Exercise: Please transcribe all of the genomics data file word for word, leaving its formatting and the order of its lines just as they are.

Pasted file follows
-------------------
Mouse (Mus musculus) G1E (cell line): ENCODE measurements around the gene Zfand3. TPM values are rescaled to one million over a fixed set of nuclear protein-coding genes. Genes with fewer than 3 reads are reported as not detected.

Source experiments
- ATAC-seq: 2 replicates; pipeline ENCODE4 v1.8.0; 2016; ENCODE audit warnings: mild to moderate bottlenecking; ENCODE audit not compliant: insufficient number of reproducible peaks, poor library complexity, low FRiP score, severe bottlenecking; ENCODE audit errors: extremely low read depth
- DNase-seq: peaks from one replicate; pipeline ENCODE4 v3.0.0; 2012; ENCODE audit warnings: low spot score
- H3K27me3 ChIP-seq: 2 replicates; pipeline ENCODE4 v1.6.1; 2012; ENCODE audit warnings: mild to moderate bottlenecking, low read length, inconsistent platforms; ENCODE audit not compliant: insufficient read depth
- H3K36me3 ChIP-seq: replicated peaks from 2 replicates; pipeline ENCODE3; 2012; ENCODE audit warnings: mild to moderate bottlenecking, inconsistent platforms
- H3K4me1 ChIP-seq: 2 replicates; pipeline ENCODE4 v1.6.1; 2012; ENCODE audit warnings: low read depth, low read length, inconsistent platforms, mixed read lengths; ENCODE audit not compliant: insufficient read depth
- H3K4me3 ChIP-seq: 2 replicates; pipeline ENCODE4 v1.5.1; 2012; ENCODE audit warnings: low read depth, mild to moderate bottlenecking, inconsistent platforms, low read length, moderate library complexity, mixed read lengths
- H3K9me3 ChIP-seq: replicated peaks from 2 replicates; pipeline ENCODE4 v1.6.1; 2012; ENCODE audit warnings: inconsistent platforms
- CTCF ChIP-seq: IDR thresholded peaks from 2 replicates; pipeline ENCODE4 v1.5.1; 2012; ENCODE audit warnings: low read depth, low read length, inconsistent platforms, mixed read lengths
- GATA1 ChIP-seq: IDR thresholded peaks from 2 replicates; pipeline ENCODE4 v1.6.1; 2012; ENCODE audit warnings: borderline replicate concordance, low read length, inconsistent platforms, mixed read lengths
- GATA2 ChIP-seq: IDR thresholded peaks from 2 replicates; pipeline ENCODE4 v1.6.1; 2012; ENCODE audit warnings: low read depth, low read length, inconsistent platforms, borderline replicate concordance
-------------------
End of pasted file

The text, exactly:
Mouse (Mus musculus) G1E (cell line): ENCODE measurements around the gene Zfand3. TPM values are rescaled to one million over a fixed set of nuclear protein-coding genes. Genes with fewer than 3 reads are reported as not detected.

Source experiments
- ATAC-seq: 2 replicates; pipeline ENCODE4 v1.8.0; 2016; ENCODE audit warnings: mild to moderate bottlenecking; ENCODE audit not compliant: insufficient number of reproducible peaks, poor library complexity, low FRiP score, severe bottlenecking; ENCODE audit errors: extremely low read depth
- DNase-seq: peaks from one replicate; pipeline ENCODE4 v3.0.0; 2012; ENCODE audit warnings: low spot score
- H3K27me3 ChIP-seq: 2 replicates; pipeline ENCODE4 v1.6.1; 2012; ENCODE audit warnings: mild to moderate bottlenecking, low read length, inconsistent platforms; ENCODE audit not compliant: insufficient read depth
- H3K36me3 ChIP-seq: replicated peaks from 2 replicates; pipeline ENCODE3; 2012; ENCODE audit warnings: mild to moderate bottlenecking, inconsistent platforms
- H3K4me1 ChIP-seq: 2 replicates; pipeline ENCODE4 v1.6.1; 2012; ENCODE audit warnings: low read depth, low read length, inconsistent platforms, mixed read lengths; ENCODE audit not compliant: insufficient read depth
- H3K4me3 ChIP-seq: 2 replicates; pipeline ENCODE4 v1.5.1; 2012; ENCODE audit warnings: low read depth, mild to moderate bottlenecking, inconsistent platforms, low read length, moderate library complexity, mixed read lengths
- H3K9me3 ChIP-seq: replicated peaks from 2 replicates; pipeline ENCODE4 v1.6.1; 2012; ENCODE audit warnings: inconsistent platforms
- CTCF ChIP-seq: IDR thresholded peaks from 2 replicates; pipeline ENCODE4 v1.5.1; 2012; ENCODE audit warnings: low read depth, low read length, inconsistent platforms, mixed read lengths
- GATA1 ChIP-seq: IDR thresholded peaks from 2 replicates; pipeline ENCODE4 v1.6.1; 2012; ENCODE audit warnings: borderline replicate concordance, low read length, inconsistent platforms, mixed read lengths
- GATA2 ChIP-seq: IDR thresholded peaks from 2 replicates; pipeline ENCODE4 v1.6.1; 2012; ENCODE audit warnings: low read depth, low read length, inconsistent platforms, borderline replicate concordance